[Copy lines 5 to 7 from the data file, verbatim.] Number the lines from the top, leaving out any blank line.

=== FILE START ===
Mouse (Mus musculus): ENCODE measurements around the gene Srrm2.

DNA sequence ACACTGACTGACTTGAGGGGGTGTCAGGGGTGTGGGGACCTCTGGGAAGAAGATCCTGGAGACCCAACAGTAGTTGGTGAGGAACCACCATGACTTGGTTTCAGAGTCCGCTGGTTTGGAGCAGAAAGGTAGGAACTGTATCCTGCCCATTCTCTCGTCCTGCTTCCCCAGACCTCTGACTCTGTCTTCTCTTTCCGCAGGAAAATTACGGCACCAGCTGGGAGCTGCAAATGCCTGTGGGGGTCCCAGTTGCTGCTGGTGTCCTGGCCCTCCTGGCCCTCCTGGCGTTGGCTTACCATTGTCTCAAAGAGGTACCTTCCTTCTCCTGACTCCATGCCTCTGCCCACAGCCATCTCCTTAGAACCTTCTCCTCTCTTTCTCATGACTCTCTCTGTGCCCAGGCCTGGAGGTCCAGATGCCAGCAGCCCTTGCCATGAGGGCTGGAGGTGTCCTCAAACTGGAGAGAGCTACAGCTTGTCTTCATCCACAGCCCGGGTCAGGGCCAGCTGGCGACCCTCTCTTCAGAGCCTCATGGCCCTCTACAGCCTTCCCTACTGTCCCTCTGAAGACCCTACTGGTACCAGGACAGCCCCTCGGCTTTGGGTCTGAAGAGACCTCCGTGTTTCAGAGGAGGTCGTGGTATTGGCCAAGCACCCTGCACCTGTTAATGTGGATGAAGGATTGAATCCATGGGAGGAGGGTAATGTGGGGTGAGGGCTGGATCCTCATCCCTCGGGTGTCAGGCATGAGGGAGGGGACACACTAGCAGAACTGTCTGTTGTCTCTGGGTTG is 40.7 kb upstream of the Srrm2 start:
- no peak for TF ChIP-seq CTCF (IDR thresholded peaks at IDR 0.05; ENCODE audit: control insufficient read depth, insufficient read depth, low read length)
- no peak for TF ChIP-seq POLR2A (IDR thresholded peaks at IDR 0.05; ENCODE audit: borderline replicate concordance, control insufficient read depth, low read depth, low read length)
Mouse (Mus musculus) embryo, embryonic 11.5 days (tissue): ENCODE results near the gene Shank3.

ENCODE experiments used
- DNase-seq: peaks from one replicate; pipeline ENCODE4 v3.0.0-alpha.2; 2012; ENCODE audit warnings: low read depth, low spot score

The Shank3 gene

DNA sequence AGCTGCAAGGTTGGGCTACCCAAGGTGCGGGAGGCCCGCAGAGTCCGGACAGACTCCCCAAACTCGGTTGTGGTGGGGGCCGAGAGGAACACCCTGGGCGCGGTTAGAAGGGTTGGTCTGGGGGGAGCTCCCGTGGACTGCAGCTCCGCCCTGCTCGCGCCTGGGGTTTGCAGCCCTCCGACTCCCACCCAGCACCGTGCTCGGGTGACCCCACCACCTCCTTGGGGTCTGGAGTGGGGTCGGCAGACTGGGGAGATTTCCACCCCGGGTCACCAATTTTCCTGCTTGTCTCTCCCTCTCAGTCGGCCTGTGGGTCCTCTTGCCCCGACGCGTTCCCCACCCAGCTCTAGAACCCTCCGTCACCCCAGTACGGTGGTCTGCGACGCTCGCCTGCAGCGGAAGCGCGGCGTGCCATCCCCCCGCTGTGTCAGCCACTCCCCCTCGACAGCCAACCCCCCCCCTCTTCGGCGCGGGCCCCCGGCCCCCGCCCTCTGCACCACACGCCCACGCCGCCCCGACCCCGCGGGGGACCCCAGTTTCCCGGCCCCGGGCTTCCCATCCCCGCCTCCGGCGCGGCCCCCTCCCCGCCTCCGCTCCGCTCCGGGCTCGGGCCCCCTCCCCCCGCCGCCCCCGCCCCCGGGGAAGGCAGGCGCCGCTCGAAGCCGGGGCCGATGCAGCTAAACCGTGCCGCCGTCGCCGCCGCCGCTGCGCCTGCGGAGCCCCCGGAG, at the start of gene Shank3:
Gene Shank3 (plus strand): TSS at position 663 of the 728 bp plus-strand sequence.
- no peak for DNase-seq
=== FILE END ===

Mouse (Mus musculus) embryo, embryonic 11.5 days (tissue): ENCODE results near the gene Shank3.

ENCODE experiments used
- DNase-seq: peaks from one replicate; pipeline ENCODE4 v3.0.0-alpha.2; 2012; ENCODE audit warnings: low read depth, low spot score